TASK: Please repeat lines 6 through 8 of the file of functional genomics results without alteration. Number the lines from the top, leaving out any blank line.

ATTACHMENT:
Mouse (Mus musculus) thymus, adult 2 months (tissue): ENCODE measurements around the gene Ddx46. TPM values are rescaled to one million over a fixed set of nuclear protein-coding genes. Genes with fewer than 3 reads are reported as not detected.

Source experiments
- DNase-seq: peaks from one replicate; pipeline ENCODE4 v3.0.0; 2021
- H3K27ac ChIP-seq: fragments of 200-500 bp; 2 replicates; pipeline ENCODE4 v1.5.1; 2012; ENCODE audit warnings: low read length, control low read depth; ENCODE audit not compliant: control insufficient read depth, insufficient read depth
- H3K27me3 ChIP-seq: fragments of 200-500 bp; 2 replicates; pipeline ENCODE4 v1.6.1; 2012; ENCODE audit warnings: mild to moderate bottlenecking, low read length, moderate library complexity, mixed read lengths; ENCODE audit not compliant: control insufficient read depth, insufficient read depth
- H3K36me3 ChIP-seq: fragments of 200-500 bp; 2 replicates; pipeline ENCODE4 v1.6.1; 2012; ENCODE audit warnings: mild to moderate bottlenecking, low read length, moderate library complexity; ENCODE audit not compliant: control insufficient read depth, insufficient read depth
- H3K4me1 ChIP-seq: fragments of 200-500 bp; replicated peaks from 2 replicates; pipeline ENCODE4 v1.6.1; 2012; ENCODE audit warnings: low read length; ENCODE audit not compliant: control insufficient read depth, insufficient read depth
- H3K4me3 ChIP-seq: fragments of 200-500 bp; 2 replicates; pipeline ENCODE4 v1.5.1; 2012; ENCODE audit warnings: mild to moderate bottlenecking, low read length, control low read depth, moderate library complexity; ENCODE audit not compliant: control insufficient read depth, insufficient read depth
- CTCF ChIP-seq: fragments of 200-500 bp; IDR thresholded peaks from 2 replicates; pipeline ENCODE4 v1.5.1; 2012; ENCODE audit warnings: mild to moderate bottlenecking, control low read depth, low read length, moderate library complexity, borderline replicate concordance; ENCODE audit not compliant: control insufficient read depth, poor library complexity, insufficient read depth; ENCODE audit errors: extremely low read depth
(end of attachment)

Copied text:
- H3K36me3 ChIP-seq: fragments of 200-500 bp; 2 replicates; pipeline ENCODE4 v1.6.1; 2012; ENCODE audit warnings: mild to moderate bottlenecking, low read length, moderate library complexity; ENCODE audit not compliant: control insufficient read depth, insufficient read depth
- H3K4me1 ChIP-seq: fragments of 200-500 bp; replicated peaks from 2 replicates; pipeline ENCODE4 v1.6.1; 2012; ENCODE audit warnings: low read length; ENCODE audit not compliant: control insufficient read depth, insufficient read depth
- H3K4me3 ChIP-seq: fragments of 200-500 bp; 2 replicates; pipeline ENCODE4 v1.5.1; 2012; ENCODE audit warnings: mild to moderate bottlenecking, low read length, control low read depth, moderate library complexity; ENCODE audit not compliant: control insufficient read depth, insufficient read depth